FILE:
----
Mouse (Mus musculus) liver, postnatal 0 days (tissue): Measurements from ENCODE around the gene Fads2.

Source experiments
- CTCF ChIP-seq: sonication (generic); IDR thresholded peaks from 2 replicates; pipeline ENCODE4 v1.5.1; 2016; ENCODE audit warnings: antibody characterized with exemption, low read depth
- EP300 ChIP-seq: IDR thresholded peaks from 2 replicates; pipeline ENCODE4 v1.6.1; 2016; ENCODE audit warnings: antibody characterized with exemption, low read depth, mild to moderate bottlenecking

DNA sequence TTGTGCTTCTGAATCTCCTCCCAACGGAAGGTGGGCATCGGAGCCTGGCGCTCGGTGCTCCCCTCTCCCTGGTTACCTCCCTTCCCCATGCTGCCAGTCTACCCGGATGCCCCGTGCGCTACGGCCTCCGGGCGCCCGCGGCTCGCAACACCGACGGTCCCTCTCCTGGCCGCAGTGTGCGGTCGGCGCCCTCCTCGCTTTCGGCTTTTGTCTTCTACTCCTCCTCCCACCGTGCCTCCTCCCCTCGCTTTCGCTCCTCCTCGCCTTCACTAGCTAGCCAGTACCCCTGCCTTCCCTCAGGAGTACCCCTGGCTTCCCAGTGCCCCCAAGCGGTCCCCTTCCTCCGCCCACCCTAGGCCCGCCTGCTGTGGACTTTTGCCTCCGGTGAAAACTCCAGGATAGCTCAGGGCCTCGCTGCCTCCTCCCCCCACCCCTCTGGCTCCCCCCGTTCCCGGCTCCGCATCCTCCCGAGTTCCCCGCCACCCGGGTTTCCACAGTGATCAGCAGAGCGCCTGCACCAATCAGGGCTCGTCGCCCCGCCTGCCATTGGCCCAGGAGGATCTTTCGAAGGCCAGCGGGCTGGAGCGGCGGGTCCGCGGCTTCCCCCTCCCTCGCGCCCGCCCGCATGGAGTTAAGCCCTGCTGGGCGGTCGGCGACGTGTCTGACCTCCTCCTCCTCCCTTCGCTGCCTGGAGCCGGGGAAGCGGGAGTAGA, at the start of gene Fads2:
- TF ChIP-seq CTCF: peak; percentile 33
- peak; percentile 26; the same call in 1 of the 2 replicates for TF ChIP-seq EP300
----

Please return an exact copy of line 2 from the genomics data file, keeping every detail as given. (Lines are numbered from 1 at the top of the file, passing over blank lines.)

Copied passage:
Source experiments